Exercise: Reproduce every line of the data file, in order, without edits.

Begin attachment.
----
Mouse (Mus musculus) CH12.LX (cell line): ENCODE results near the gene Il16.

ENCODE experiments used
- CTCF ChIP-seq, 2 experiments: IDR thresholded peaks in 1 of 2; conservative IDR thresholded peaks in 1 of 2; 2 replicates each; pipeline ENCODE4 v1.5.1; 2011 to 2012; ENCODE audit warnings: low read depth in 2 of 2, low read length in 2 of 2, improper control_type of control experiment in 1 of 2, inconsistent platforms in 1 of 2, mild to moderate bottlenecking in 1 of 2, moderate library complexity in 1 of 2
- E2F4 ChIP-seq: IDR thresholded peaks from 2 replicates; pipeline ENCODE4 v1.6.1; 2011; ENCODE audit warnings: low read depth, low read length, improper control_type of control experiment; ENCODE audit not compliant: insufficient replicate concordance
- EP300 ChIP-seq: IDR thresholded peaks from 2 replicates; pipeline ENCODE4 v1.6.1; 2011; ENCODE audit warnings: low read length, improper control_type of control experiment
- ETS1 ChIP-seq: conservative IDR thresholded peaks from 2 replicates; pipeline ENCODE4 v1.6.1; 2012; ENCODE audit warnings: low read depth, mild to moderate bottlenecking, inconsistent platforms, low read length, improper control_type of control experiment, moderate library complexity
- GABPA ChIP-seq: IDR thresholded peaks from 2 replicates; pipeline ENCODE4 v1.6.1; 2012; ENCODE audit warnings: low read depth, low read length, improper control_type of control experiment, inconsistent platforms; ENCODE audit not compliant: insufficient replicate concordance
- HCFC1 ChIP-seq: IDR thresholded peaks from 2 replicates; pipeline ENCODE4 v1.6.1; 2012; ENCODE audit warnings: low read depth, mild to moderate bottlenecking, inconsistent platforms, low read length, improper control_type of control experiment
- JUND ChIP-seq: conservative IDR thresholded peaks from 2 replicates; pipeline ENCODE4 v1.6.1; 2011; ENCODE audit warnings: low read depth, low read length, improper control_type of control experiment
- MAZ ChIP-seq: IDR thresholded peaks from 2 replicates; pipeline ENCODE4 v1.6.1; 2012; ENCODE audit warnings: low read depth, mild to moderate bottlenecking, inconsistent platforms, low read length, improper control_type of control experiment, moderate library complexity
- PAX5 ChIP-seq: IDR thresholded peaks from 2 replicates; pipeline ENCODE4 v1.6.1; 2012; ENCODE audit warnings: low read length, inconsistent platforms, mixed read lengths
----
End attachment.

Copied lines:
Mouse (Mus musculus) CH12.LX (cell line): ENCODE results near the gene Il16.

ENCODE experiments used
- CTCF ChIP-seq, 2 experiments: IDR thresholded peaks in 1 of 2; conservative IDR thresholded peaks in 1 of 2; 2 replicates each; pipeline ENCODE4 v1.5.1; 2011 to 2012; ENCODE audit warnings: low read depth in 2 of 2, low read length in 2 of 2, improper control_type of control experiment in 1 of 2, inconsistent platforms in 1 of 2, mild to moderate bottlenecking in 1 of 2, moderate library complexity in 1 of 2
- E2F4 ChIP-seq: IDR thresholded peaks from 2 replicates; pipeline ENCODE4 v1.6.1; 2011; ENCODE audit warnings: low read depth, low read length, improper control_type of control experiment; ENCODE audit not compliant: insufficient replicate concordance
- EP300 ChIP-seq: IDR thresholded peaks from 2 replicates; pipeline ENCODE4 v1.6.1; 2011; ENCODE audit warnings: low read length, improper control_type of control experiment
- ETS1 ChIP-seq: conservative IDR thresholded peaks from 2 replicates; pipeline ENCODE4 v1.6.1; 2012; ENCODE audit warnings: low read depth, mild to moderate bottlenecking, inconsistent platforms, low read length, improper control_type of control experiment, moderate library complexity
- GABPA ChIP-seq: IDR thresholded peaks from 2 replicates; pipeline ENCODE4 v1.6.1; 2012; ENCODE audit warnings: low read depth, low read length, improper control_type of control experiment, inconsistent platforms; ENCODE audit not compliant: insufficient replicate concordance
- HCFC1 ChIP-seq: IDR thresholded peaks from 2 replicates; pipeline ENCODE4 v1.6.1; 2012; ENCODE audit warnings: low read depth, mild to moderate bottlenecking, inconsistent platforms, low read length, improper control_type of control experiment
- JUND ChIP-seq: conservative IDR thresholded peaks from 2 replicates; pipeline ENCODE4 v1.6.1; 2011; ENCODE audit warnings: low read depth, low read length, improper control_type of control experiment
- MAZ ChIP-seq: IDR thresholded peaks from 2 replicates; pipeline ENCODE4 v1.6.1; 2012; ENCODE audit warnings: low read depth, mild to moderate bottlenecking, inconsistent platforms, low read length, improper control_type of control experiment, moderate library complexity
- PAX5 ChIP-seq: IDR thresholded peaks from 2 replicates; pipeline ENCODE4 v1.6.1; 2012; ENCODE audit warnings: low read length, inconsistent platforms, mixed read lengths